cosmological horizon is colder than anything else in the universe. Since
heat flows from hot to cold, the horizon is slowly absorbing the
contents of the universe producing entropy and grows in response. In
time, all that will be left is supermassive black holes that slowly
evaporate transferring more heat over the horizon and producing entropy. The emptying of
universe is an approach to equilibrium.

The equilibrium state of a system is its most generic state. The equilibrium state of gas in a box is one where the gas is uniformly distributed. Flat Minkowski space and deSitter space (the space with a cosmological constant) are both maximally symmetric. This means that they have a full set of ten symmetries: three rotations, three boosts, one time and three space translations. However, deSitter has a cosmological constant, which restricts the wavelength of gravitational waves, which are modes of the Weyl tensor (a mathematical quantity that measures the curvature of spacetime). When the cosmological horizon grows, the number of accessible microstates in the Weyl tensor increase leading to an increase in the total entropy of the universe.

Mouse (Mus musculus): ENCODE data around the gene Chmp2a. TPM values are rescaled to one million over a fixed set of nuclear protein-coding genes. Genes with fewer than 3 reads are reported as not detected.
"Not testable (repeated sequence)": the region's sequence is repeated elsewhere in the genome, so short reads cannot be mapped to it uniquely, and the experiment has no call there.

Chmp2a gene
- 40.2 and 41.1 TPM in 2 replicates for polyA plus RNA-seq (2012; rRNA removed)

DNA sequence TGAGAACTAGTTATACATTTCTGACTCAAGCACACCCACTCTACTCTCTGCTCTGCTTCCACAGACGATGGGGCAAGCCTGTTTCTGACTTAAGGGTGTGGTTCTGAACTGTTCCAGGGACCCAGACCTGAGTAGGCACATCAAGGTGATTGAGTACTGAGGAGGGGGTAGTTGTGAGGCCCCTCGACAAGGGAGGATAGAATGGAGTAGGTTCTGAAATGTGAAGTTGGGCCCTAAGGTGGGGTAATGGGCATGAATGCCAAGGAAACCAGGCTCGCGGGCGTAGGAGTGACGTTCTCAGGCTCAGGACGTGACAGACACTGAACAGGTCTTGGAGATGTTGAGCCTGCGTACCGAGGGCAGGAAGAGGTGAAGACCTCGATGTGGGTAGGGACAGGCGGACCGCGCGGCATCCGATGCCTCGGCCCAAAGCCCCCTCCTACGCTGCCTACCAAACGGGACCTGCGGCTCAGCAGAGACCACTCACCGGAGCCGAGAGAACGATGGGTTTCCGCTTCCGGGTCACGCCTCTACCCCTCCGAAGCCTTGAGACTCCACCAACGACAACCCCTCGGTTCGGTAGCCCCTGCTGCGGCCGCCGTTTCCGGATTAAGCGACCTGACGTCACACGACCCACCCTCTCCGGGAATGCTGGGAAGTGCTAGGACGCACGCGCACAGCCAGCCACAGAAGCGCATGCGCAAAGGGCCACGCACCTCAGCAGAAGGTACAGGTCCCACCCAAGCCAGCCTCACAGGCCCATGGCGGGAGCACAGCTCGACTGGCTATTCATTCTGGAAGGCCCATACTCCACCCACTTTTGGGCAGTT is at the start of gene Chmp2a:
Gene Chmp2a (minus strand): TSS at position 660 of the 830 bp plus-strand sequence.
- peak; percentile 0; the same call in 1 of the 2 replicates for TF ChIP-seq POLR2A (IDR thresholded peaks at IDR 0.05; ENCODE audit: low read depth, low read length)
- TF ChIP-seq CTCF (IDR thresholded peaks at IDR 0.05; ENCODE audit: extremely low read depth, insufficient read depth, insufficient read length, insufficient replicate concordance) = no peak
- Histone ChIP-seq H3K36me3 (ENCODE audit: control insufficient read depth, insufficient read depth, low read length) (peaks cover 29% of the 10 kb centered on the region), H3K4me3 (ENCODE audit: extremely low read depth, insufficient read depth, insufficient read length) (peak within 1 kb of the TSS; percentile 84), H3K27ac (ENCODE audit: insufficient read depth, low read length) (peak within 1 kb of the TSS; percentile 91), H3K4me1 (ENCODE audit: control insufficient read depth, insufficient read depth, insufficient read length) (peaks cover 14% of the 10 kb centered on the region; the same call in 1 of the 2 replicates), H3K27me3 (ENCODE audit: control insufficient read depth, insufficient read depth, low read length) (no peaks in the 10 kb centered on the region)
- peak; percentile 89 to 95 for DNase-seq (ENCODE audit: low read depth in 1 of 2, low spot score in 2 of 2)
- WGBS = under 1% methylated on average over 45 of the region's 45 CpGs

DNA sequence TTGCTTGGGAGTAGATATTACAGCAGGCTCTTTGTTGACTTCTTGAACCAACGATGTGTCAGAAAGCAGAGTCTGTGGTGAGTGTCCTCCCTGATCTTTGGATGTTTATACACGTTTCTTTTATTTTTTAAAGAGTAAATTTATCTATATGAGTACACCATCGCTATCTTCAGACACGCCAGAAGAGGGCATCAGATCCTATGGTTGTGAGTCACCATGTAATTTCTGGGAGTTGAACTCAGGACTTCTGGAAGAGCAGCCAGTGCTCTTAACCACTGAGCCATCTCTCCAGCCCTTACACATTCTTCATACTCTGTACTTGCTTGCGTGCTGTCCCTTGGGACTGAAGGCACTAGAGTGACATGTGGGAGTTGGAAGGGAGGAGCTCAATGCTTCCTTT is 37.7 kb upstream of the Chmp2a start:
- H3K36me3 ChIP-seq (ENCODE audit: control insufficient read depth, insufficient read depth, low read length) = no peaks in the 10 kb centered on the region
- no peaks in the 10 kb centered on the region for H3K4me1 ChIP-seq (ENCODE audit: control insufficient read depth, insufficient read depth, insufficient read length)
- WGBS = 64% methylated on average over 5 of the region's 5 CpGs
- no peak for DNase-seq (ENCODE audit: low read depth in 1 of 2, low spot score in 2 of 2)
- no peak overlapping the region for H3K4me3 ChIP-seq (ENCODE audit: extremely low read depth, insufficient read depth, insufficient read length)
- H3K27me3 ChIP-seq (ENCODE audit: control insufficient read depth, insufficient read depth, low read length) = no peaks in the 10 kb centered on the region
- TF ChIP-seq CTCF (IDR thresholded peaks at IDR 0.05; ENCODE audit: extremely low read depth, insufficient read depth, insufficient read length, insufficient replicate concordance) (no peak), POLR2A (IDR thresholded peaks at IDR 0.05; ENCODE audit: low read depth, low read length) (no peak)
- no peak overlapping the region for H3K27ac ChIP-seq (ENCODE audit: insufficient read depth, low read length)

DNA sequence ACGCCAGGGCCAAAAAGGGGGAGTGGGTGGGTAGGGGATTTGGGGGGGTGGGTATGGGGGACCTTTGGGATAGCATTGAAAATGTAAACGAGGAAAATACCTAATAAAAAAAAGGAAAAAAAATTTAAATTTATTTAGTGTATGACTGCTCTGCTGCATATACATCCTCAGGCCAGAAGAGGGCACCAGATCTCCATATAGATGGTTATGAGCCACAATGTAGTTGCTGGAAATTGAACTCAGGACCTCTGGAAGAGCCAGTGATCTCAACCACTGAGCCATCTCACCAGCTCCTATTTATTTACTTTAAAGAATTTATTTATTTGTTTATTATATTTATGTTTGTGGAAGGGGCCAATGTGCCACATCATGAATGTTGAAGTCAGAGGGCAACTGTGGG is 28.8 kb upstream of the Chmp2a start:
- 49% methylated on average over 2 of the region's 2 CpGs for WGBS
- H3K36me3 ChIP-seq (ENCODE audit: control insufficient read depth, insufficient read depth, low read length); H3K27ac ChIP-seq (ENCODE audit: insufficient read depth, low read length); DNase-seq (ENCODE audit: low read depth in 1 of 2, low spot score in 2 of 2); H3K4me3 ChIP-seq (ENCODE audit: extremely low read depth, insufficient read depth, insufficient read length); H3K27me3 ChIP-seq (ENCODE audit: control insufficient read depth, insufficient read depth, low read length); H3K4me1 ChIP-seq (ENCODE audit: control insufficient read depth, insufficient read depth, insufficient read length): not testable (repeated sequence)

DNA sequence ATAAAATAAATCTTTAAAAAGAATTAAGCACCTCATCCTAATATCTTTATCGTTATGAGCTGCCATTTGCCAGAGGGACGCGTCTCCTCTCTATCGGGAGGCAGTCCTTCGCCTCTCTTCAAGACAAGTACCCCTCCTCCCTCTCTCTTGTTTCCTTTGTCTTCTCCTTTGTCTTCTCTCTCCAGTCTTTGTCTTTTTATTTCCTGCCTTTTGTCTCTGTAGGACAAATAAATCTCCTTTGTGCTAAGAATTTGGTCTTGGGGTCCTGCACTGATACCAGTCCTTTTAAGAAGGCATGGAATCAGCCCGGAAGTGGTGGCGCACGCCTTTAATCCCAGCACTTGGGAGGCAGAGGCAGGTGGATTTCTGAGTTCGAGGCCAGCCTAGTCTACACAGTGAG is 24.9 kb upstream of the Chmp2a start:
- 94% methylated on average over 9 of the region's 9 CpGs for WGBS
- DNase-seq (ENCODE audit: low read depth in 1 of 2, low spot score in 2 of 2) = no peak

Mathematically, one recovers flat space from deSitter space in the limit in which the cosmological constant is zero. In that case the temperature of flat space is zero and its entropy is divergent. This divergence is first mentioned by Curir and Demianski in 1979, and then later mentioned in passing in other papers. This finding has been largely ignored and there is no discussion in the literature of its potential impact.

Since flat space has higher entropy than deSitter, the second law of thermodynamics favors a decay from deSitter to flat space, which could happen if deSitter is unstable when quantum effects are considered or if the cosmological constant is mimicked by a scalar field that slow rolls to flat space.